Held at Buckfast Abbey Conference Centre
with Mark Cottle
Touching the Sublime : English Medieval Illuminated Manuscripts
Saturday, 9th October 2010
From the Lindisfarne Gospels in the early Anglo-Saxon period to the Books of Hours in the fifteenth century, illuminated manuscripts are a quintessentially medieval art form whose beauty can still captivate the spirit. The course will explore the three main phases of illuminated manuscript production in England: the Anglo-Saxon (e.g. the Lindisfane Gospels, the Book of Kells and the later Benedictional of St Aethelwold); the Romanesque (e.g. the Great Bibles of Dover, Lambeth, Bury and Winchester); the Gothic (e.g. the Ormesby and Luttrell Psalters, the Bedford Book of Hours). Although so much has been lost in England, in particular through the Dissolution of the Monasteries and the Reformation, what remains bears eloquent testimony to a remarkably rich culture and industry for the production of manuscripts which could reach very high levels of artistic achievement.
Portraits in Stone : English Gothic Cathedrals
Saturday, 27th November 2010
For five hundred years, through a range of styles, the great cathedrals of England were built. In terms of resources applied, space covered, design and craftsmanship employed, the period remains the greatest single architectural achievement in England history. The aim of this course is to look at how the cathedrals evolved from the Norman period of the late 11th century t the Perpendicular at the end of the Middle Ages. It will also look at the historical context of the cathedrals and at the people and ideas which shaped them.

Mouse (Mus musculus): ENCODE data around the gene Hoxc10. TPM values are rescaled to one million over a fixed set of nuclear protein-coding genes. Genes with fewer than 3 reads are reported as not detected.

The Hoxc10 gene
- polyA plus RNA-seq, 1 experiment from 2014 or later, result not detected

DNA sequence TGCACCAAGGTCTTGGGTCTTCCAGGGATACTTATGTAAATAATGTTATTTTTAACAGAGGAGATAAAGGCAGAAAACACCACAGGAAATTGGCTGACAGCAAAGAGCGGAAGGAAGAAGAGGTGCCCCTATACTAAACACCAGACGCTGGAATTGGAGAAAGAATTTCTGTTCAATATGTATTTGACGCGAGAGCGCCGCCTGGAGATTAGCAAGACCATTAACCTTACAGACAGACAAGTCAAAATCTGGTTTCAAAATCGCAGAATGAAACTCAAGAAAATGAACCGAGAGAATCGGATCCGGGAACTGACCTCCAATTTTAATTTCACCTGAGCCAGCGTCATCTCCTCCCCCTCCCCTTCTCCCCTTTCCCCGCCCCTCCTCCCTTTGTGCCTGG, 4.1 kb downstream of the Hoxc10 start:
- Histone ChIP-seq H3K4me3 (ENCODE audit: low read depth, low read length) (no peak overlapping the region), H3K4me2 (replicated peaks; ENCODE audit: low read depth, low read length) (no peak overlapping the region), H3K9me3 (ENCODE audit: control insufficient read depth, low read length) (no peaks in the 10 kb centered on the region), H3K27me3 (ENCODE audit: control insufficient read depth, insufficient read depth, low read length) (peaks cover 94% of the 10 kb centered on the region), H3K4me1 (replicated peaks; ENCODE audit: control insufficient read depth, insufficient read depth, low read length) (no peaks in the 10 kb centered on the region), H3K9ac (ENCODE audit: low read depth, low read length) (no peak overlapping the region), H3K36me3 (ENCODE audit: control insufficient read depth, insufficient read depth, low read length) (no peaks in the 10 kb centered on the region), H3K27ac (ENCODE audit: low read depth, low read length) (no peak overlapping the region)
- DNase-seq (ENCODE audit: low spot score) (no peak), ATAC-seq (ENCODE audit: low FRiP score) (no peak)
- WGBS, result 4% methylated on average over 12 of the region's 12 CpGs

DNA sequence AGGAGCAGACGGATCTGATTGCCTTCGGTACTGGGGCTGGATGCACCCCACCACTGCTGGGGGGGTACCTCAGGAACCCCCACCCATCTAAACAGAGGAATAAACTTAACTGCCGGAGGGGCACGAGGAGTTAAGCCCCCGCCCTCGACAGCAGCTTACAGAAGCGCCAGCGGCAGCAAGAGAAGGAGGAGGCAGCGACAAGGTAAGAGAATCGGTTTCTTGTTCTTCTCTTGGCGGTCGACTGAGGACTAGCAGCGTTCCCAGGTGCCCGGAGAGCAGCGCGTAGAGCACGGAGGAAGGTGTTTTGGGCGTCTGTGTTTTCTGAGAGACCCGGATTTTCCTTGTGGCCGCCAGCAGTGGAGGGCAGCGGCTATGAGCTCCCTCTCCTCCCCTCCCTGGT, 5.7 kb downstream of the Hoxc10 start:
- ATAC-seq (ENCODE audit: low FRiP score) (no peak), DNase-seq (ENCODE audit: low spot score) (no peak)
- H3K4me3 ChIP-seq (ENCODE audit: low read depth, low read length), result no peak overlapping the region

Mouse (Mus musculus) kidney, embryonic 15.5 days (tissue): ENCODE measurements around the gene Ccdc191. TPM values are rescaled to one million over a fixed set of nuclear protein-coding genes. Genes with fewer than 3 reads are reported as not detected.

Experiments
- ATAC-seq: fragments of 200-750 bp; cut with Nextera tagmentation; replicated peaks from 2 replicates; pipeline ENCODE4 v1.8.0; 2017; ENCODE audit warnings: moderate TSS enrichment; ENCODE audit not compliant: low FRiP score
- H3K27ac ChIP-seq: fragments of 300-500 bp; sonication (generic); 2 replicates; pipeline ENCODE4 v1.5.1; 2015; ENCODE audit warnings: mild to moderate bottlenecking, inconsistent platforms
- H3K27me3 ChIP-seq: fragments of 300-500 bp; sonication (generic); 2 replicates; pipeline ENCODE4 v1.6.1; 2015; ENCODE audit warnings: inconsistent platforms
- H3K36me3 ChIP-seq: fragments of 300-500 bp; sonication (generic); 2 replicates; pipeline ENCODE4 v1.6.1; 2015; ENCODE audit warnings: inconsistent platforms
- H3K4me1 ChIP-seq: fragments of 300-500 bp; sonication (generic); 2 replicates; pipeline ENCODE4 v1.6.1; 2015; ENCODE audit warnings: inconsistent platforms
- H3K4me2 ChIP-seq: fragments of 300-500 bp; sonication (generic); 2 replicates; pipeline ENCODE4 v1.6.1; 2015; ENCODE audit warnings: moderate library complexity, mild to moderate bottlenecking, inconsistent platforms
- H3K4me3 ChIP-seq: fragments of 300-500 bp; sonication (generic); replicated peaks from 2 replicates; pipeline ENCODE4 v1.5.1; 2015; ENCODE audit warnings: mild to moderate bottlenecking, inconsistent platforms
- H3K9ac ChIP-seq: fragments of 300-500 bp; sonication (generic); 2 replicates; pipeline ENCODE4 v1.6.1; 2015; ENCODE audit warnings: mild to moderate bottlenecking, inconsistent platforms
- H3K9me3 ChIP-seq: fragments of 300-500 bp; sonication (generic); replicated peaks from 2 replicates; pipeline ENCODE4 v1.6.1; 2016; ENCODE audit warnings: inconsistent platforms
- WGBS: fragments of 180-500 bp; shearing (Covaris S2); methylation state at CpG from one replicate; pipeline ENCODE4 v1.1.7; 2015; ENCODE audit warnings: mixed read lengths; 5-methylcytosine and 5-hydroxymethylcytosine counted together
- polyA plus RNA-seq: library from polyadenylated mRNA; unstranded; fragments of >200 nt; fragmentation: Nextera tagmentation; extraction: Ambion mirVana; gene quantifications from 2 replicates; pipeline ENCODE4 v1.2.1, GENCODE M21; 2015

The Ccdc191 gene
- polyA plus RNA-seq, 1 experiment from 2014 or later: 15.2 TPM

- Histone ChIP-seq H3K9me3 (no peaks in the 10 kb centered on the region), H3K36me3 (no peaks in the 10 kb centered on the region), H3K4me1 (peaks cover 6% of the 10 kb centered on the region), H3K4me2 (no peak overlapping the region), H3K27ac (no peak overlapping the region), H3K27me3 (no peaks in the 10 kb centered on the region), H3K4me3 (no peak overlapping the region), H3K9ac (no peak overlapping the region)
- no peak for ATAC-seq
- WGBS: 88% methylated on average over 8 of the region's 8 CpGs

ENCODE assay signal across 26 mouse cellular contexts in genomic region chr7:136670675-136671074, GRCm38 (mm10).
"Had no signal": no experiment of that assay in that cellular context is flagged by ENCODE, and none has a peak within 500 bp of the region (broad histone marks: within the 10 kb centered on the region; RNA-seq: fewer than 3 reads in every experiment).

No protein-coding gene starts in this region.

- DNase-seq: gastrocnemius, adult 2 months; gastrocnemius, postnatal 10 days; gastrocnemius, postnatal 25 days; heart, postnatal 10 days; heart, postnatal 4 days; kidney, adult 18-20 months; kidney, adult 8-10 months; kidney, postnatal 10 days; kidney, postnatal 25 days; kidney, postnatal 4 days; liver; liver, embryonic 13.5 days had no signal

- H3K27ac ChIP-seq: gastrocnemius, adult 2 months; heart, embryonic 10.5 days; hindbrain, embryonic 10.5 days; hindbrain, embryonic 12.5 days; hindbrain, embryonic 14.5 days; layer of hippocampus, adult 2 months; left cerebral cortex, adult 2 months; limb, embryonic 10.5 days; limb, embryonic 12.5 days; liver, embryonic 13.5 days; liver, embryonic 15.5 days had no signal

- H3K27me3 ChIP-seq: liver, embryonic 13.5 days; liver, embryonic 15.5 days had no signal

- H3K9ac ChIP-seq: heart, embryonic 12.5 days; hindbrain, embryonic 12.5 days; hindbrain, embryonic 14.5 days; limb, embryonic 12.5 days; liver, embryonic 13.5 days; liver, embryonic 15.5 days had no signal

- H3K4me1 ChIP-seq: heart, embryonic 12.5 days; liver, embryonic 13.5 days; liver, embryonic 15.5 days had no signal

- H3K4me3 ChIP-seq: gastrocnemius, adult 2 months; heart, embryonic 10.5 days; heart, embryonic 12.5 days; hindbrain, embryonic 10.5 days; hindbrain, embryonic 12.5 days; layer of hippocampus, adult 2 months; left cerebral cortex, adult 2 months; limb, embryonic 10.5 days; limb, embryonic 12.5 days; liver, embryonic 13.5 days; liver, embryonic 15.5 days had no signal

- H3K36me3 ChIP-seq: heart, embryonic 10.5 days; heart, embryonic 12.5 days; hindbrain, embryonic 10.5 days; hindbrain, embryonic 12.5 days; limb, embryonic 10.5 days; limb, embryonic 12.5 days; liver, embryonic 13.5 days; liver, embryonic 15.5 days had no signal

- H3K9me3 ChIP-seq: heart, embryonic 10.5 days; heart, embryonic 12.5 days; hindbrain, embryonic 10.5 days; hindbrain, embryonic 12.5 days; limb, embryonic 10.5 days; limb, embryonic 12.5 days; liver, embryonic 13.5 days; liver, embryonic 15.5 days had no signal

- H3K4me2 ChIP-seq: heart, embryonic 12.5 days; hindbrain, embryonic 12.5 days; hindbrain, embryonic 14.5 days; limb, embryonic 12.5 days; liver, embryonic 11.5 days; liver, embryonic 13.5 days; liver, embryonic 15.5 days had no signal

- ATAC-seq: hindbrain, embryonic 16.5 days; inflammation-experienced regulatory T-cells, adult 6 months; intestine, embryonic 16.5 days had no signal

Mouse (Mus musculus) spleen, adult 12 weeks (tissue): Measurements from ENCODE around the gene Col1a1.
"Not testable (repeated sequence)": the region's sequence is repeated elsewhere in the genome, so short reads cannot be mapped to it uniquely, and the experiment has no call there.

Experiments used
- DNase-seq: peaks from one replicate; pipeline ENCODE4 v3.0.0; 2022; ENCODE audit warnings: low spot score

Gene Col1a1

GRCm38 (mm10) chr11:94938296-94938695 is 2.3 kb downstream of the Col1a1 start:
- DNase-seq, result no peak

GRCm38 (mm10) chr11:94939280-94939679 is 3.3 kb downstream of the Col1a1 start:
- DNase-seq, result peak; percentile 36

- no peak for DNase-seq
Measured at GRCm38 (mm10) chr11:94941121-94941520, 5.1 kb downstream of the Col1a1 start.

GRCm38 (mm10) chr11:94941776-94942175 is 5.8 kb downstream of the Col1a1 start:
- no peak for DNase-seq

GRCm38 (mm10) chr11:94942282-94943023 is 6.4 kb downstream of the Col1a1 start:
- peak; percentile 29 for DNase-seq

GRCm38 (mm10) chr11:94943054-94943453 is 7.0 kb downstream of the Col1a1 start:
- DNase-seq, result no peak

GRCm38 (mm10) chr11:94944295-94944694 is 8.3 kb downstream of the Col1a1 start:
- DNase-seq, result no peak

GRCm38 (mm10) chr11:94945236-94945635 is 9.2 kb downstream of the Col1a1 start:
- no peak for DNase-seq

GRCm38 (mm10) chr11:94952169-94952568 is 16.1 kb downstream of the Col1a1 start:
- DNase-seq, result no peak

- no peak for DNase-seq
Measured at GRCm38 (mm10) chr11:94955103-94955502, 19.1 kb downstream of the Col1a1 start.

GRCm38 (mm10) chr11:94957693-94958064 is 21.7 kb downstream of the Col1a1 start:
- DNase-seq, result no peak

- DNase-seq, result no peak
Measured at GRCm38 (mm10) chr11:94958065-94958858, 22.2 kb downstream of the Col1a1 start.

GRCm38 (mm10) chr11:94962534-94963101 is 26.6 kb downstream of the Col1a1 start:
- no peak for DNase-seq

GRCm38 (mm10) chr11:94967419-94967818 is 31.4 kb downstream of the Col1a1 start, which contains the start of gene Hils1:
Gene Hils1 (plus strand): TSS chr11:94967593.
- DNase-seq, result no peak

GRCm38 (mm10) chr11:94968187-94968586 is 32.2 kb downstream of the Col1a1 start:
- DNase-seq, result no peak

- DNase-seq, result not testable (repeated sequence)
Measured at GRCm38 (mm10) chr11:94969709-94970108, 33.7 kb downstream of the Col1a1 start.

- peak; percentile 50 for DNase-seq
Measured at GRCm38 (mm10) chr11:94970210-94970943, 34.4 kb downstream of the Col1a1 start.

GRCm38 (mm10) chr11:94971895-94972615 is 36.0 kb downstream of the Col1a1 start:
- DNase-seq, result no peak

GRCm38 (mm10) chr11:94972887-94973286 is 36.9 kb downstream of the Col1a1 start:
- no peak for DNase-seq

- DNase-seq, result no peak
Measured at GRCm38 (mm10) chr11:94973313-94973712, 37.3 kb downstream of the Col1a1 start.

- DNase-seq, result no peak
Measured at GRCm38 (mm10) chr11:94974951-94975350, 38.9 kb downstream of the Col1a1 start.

Richard II : Kingship & Crisis
Saturday, 19th February 2011
Richard II's personality and policies stirred up debate and controversy in his time and still do today. His highly personalised, authoritarian concept of kingship, putting royal authority on a different, more arbitrary footing than his predecessors was to end in disaster - deposition and death. Temperamentally, he did not seem suited to kingship or to be able to generate popular interest and support. Yet some of his policies and perceptions can be seen as constructive and influential. The Wilton Dyptich reminds us that, beyond the business of kingship, his reign saw remarkable achievement in both the literary and visual arts. The course will look at Richard's kingship and his reign as well as the cultural achievement of the period.
Courses in Other Years